Saturday, November 22, 2003
On the line: Everything
Is Big Ten, national title in play? Must be time for OSU-Michigan
By Neil Schmidt
The Cincinnati Enquirer
ANN ARBOR, Mich. - Jim Tressel was asked this week if today's game against Michigan is the biggest he had coached at Ohio State.
It's not. There was the little matter of a national championship game 10 months ago. Yet to their credit, Tressel and the assembled scribes at his news conference didn't do a double-take at the dim-witted query.
It's easy to forget on days like this there is anything bigger than Ohio State-Michigan. The rivalry, voted the best in sports in an ESPN.com fan poll, stages its 100th meeting today before an expected NCAA-record crowd of 112,000 in Michigan Stadium.
This one couldn't be bigger, as a victory would give fourth-ranked OSU (10-1, 6-1 Big Ten) its first outright league title since 1984.
It also would mark three straight series victories for OSU for the first time since winning four in a row from 1960-63. It could propel the Buckeyes into the Sugar Bowl for a chance to repeat as national champions.
"If you can't get amped for this," OSU offensive lineman Adrien Clarke said, "you're not human."
The fifth-ranked Wolverines (9-2, 6-1) could claim the outright Big Ten crown and earn their first Rose Bowl berth in six years - if not rejoining the Sugar Bowl chase themselves.
"It's a defining moment for our team," Michigan offensive lineman Tony Pape said.
OSU's has been a season of survival - overcoming the Maurice Clarett saga, injuries, offensive woes and a crippling loss to Wisconsin - to keep its title hopes alive. "The way we've been able to persevere ... is an amazing thing," tight end Ben Hartsock said.
Yet the resiliency might be even more pronounced for Michigan. It lost back-to-back games at Oregon and Iowa, then had to rally from 21 points down in the fourth quarter at Minnesota to avoid a third consecutive loss. Since then, it has been dominant.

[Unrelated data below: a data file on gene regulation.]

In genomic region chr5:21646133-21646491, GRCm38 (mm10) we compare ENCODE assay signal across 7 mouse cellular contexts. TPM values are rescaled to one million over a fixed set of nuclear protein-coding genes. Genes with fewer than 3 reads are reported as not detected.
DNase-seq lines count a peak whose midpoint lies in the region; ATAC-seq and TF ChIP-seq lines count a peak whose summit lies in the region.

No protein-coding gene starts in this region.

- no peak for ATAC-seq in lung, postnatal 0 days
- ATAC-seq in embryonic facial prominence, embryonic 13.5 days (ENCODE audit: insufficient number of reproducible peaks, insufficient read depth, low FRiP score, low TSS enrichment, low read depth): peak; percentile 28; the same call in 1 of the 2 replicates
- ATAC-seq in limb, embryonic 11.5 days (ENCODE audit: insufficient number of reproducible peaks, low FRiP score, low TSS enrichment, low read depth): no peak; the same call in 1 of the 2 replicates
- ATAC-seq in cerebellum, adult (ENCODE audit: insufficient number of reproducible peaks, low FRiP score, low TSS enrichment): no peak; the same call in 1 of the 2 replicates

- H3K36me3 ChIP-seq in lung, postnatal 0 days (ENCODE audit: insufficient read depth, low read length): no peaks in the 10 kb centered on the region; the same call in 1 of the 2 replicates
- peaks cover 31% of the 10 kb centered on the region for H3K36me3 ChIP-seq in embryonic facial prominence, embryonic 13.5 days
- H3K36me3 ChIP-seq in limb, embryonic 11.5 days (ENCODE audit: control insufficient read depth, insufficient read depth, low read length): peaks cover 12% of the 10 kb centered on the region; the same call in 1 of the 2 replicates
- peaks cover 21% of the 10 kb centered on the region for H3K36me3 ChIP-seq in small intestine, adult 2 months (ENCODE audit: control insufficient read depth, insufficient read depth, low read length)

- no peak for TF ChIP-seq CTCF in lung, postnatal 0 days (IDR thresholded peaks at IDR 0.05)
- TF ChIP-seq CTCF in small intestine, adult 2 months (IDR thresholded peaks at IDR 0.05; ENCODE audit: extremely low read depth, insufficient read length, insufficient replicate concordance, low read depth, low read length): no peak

"Any time you get knocked down, you find out what you're made of," Michigan coach Lloyd Carr said.
The Wolverines lead this series 56-37-6, but the rivalry is even at 25-25-2 the past 52 years. Michigan's dominance over previous OSU coach John Cooper - going 10-2-1 - is ancient history.
Its players are still smarting from losing the last two, including a 14-9 setback last fall that could have derailed the Buckeyes' title train.
Michigan is a different team here, having won its six home games by an average score of 42-7. Yet OSU's upperclassmen remember their 2001 win, which broke a 14-year drought in Ann Arbor.
"We're not scared to go up there," OSU senior linebacker Robert Reynolds said.
Michigan has ideal balance on offense, led by Big Ten rushing leader Chris Perry (1,435 yards) and the league's No. 2 passer in John Navarre (2,782 yards).
Perry will test the nation's top rushing defense. OSU has allowed an average of 50.5 rushing yards, including just 33 yards per game in its last four outings.
"It doesn't matter what type of running back you have," OSU defensive tackle Darrion Scott said. "If you're going up against the guy across from you ... destroying him and throwing him away, where can the back go?"
OSU's ball-control offense is more suited to playing with a lead, so the Buckeyes could struggle if they fall behind and must pass.
There was no update Friday about the playing status of starting wide receiver Santonio Holmes and kick returner Troy Smith, whom OSU said it will discipline for their role in a fight early Sunday.
If Holmes doesn't play, that coupled with the season-ending injury to Drew Carter, would leave OSU thin at receiver. Yet OSU has won before in similar straits.
"This senior class has accomplished a lot the last few years," OSU quarterback Craig Krenzel said. "But we'll be remembered by what happens (today)."
No. 4 Ohio State at No. 5 Michigan
Kickoff: 12:10 p.m. today, Michigan Stadium (107,501), Ann Arbor, Mich.
Records: OSU 10-1 (6-1 Big Ten), UM 9-2 (6-1).
TV: Ch. 9, 2.
Radio: WBOB-AM (1160), WPFB-AM (910).
Series: UM leads 56-37-6.
Line: UM by 7.
What to watch: OSU could use a career game from RB Lydell Ross, who has averaged 120.3 rushing yards the past four weeks, to chew clock and keep Michigan's high-octane offense idling. OSU's linebackers will have to guess when to crash the line and when to drop back into coverage.
|OSU ||Team stats ||UM|
|130.6||Avg. by rush||188.0|
|196.5||Avg. by pass||270.1|
|50.5||Avg. by rush||126.7|
|225.2||Avg. by pass||152.4|
|24.2||Avg. pts. for||37.4|
|15.1||Avg. pts. against||15.5|
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